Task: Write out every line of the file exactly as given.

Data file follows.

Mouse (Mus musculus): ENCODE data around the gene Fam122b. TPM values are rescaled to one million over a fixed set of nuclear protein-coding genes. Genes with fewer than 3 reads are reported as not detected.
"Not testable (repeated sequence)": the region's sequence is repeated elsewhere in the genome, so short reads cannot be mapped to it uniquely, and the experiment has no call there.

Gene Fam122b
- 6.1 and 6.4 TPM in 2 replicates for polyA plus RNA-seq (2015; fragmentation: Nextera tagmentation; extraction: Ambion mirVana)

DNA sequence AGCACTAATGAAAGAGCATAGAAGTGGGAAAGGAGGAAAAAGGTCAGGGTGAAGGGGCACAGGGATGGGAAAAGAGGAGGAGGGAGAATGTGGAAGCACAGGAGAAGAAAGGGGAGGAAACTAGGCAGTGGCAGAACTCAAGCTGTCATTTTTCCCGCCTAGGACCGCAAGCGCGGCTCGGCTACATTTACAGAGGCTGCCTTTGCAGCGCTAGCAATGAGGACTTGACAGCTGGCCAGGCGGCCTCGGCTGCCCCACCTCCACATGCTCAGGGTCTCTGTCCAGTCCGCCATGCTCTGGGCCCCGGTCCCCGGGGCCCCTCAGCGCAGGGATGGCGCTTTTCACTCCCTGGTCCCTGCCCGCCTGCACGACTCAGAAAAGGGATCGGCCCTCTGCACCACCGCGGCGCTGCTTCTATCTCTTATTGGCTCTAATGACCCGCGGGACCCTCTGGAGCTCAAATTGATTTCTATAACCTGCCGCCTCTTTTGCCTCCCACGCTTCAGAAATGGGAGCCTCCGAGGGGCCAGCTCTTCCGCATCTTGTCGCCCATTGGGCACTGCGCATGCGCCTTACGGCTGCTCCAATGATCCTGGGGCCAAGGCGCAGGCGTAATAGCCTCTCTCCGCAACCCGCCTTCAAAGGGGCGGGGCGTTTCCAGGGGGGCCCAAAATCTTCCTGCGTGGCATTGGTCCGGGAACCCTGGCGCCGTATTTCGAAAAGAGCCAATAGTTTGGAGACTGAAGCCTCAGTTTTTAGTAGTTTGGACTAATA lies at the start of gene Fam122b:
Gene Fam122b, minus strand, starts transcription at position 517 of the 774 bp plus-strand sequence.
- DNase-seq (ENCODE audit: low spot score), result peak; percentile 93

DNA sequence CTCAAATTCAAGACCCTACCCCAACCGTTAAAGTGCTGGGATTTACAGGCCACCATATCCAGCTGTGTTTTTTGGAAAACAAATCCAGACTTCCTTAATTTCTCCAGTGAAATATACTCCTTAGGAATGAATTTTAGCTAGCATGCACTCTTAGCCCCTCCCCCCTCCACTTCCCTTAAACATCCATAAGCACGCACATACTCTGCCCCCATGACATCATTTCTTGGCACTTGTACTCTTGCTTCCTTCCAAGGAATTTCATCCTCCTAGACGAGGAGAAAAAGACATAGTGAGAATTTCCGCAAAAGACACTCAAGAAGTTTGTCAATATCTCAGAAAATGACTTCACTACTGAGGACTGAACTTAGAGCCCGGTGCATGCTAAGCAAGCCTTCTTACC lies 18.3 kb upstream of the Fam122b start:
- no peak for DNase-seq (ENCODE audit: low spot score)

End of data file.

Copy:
Mouse (Mus musculus): ENCODE data around the gene Fam122b. TPM values are rescaled to one million over a fixed set of nuclear protein-coding genes. Genes with fewer than 3 reads are reported as not detected.
"Not testable (repeated sequence)": the region's sequence is repeated elsewhere in the genome, so short reads cannot be mapped to it uniquely, and the experiment has no call there.

Gene Fam122b
- 6.1 and 6.4 TPM in 2 replicates for polyA plus RNA-seq (2015; fragmentation: Nextera tagmentation; extraction: Ambion mirVana)

DNA sequence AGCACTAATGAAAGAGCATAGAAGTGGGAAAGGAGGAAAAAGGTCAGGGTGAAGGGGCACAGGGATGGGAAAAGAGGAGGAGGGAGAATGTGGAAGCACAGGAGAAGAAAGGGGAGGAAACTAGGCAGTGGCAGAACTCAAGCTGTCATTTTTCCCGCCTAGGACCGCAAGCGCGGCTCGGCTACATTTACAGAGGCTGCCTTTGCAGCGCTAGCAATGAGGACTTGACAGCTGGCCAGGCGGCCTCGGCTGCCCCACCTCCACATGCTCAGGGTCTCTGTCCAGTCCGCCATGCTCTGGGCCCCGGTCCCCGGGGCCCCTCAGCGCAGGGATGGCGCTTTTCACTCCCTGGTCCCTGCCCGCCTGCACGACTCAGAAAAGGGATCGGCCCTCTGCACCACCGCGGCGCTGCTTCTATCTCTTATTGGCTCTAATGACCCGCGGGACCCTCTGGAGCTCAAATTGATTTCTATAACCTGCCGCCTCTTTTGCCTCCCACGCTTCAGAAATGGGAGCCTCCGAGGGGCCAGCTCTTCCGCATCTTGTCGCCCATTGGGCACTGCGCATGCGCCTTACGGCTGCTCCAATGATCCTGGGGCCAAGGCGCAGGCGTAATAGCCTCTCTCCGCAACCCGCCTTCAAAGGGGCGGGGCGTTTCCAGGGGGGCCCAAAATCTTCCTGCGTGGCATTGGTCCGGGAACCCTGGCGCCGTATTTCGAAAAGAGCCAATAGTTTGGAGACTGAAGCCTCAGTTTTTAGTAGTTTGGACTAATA lies at the start of gene Fam122b:
Gene Fam122b, minus strand, starts transcription at position 517 of the 774 bp plus-strand sequence.
- DNase-seq (ENCODE audit: low spot score), result peak; percentile 93

DNA sequence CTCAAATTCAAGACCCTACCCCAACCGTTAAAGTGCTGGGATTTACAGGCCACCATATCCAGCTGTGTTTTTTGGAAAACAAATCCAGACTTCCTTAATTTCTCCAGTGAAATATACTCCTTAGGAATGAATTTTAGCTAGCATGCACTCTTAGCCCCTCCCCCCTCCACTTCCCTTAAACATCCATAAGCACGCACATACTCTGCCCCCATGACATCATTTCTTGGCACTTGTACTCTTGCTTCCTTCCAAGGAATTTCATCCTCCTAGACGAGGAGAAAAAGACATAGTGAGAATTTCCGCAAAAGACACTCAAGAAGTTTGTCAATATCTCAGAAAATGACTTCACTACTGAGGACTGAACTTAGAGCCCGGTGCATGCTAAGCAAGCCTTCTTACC lies 18.3 kb upstream of the Fam122b start:
- no peak for DNase-seq (ENCODE audit: low spot score)